Winter Heron

Great Blue Herons may stay in the area all winter, silently using hidden, unfrozen waters that are out of sight. Photo by Jeff Tome

The Great Blue Heron flew past us on slow beats of its powerful wings. It was not the usual sight for winter, but nothing was usual about that morning. The temperature was a balmy 55 degrees, even at 8 in the morning. We got up early to search for River Otters, but the heron flew over as we were watching a family of deer walk silently by on the other side of a small pond.

Blue herons are not a common winter bird, but there are a few that always spend the winter in the area. They lurk where the water doesn’t freeze: where water moves in creeks and streams, in ditches and in springs where warm water seeps out of the ground at a balmy 50 degrees year-round.

These unfrozen places are full of treats. There are fish to eat, of course, but also the frogs lying quietly on the mud, waiting for spring. Tadpoles from Bull Frogs and Green Frogs are active year-round under the ice, making for a small meal. I found one a week ago, wiggling just under the surface of the ice.

It is somewhat startling to see such a large bird leap out of the water in the winter. Many of the larger birds, such as vultures, ducks and most geese, have left for warmer places. This makes the heron seem even larger and more impressive.

If deeper cold sets in and freezes the unfrozen places, the Great Blue Heron will move to higher ground. It’s large, ungainly tracks can be seen walking across the edges of the field, where its sharp beak pokes into the snow to grab mice and voles for a quick snack.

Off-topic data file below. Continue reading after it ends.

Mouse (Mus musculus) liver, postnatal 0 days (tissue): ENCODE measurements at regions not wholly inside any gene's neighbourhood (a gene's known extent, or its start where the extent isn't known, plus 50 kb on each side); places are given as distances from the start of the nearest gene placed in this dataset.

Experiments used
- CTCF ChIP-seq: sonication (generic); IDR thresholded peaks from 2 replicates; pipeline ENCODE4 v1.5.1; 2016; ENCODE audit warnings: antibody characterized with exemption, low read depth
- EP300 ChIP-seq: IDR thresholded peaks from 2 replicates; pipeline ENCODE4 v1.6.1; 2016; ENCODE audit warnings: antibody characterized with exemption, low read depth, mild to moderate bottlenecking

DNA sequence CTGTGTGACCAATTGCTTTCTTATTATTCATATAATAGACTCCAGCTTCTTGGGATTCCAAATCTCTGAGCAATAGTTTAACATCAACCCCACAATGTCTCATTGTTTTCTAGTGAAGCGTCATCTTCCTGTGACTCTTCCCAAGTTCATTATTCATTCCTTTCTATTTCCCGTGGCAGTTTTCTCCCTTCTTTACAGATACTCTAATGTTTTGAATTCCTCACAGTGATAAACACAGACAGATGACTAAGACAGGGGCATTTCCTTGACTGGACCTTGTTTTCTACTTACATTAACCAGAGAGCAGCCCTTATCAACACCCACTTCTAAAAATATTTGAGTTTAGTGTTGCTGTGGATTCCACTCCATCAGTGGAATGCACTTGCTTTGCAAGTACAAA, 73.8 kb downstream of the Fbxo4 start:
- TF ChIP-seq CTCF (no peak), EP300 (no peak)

Our search for otters continues with a steady clomp, clomp, stomp of boots on the ground.  Each clomp reminds me of stalking Cedar Waxwings earlier in the year. I was leaning on a tree, waiting for the birds to come closer, when an unending parade of footsteps behind me startled the birds.  I waited, watching, and a speed walker came by a few minutes later.

The footsteps preceded the walker by minutes, even to my poor hearing. I wondered how far the clomping of boots would carry on the still morning air. Could the otters and beavers and other animals hear us from half a mile away and take cover long before our arrival?

I suppose it didn’t matter. We didn’t see otters, but we saw otter scat, what my children would call “fish-scaly poo.” There were no beavers, but there were beaver chewed sticks, perhaps with a remnant of beaver spit still on them. (And who can deny the charm of holding a stick covered with what could be real beaver spit?)

A Bald Eagle soared majestically into a nearby tree. In excited joy, the kids thought it was another Great Blue Heron since the wings were so large. The trail passed by with no more signs of wildlife other than otter poo, beaver spit and 21 deer.

A winter walk that ends with temperatures pushing 60 degrees is a treasure, but now we are back to winter snow. Maybe the otters will leave tracks for us to find next time.

Jeff Tome is a Senior Naturalist for Programs and Exhibits at the Jamestown Audubon Society and a longtime CWC volunteer and former board director.  The Chautauqua Watershed Conservancy is a local not-for-profit organization that is dedicated to preserving and enhancing the water quality, scenic beauty and ecological health of the lakes, streams, wetlands and watersheds of the Chautauqua region.  For more information, call 664-2166 or visit  or